With over 200 thatched homes in the county, Donegal has one of the highest concentrations of historic thatch dwellings in the country but there are serious concerns that this iconic part of Donegal's heritage is disappearing.

The future of historic thatch is now at a critical point, according to Donegal County Council’s heritage officer, Joseph Gallagher.

Since 2019 the council has been operating a thatch repair grant to help owners conserve and maintain a valuable aspect of the county’s built heritage and a very important part of Donegal’s tourism business.

However in that time they have found that owners are facing serious difficulties including a lack of materials, thatchers, and prohibitively high insurance costs.

Mr Gallagher said they "got to know some of the owners and custodians of our vernacular buildings who really are unheralded champions of our built heritage". 

Some grow materials to thatch their own buildings he said but there is an issue with a shortage of raw materials and while there are a small number of highly skilled thatchers in the county and some people who practice their thatching skills on a part-time basis, overall there is a skills shortage.

"It’s surprising", he said, "that over a decade after the publication of the All-Ireland Traditional Building Craft Skills report by the National Heritage Training Group that highlighted the dearth in availability of traditional building skills, that little has been done to address the traditional building skills shortage".

Another very significant issue for owners of thatched homes is the availability of affordable insurance, Mr Gallagher said.

"If the insurance issue is not addressed, then the decline in the number of thatched structures seen in recent years will continue. 

"The lack of insurance companies in the Republic of Ireland willing to provide quotes for historic thatch and the inability to get affordable insurance in some instances means that new generations of possible owners cannot live under thatch because insurance is required in order to take out a mortgage. 

"Insurance companies in Northern Ireland, Britain and many other European countries seem better informed about historic thatch structures and can provide appropriate and more affordable insurance cover. It’s not clear why the situation in the Republic of Ireland is more prohibitive," said Mr Gallagher.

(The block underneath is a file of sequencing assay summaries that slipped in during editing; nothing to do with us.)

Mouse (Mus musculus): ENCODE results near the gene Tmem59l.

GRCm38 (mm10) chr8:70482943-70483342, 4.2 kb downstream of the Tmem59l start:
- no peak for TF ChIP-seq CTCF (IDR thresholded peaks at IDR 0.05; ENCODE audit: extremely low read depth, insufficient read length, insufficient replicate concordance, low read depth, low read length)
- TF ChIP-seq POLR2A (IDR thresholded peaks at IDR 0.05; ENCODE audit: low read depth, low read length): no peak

Cunningham home Donegal
The Cunningham family cottage needs to be re-thatched every seven to 10 years

Collette Beattie, conservation officer with Donegal County Council, said historic thatch homes are extremely vulnerable. 

She said if they are left vacant they quickly go into decline and, she said we are losing them at an alarming rate.

Ms Beattie said we need to keep these homes maintained and people living in them and she hopes the grant will help in some measure.

She’s encouraging people to apply for it to cover repairs to the eaves, the ridge, flashings around the chimney, holes, furrows, fixings, ropes, wire netting, the gable and the roof timbers or carpentry.

However, there is a very significant cost involved in maintaining a thatched roof and the grant, while welcome, only goes part of the way.

The Cunningham family own a beautiful thatched cottage in southwest Donegal which has been in the family for generations but it needs to be re-thatched every seven to 10 years.

Michael Cunningham, who lives in the house, said they were quoted €21,000 to re-thatch a couple of years ago so they are doing their best to maintain it themselves.

Michael believes that cottages like this, which tourists regularly take photos of, are as much a part of Donegal’s heritage as Sliabh Liag and the nearby Glencolmcille Folk Village.

He said that the Government needs to step in to preserve them and keep people living in them.

"It’s about our culture", he said, "and we should be looking after them, because once they are gone there is no coming back."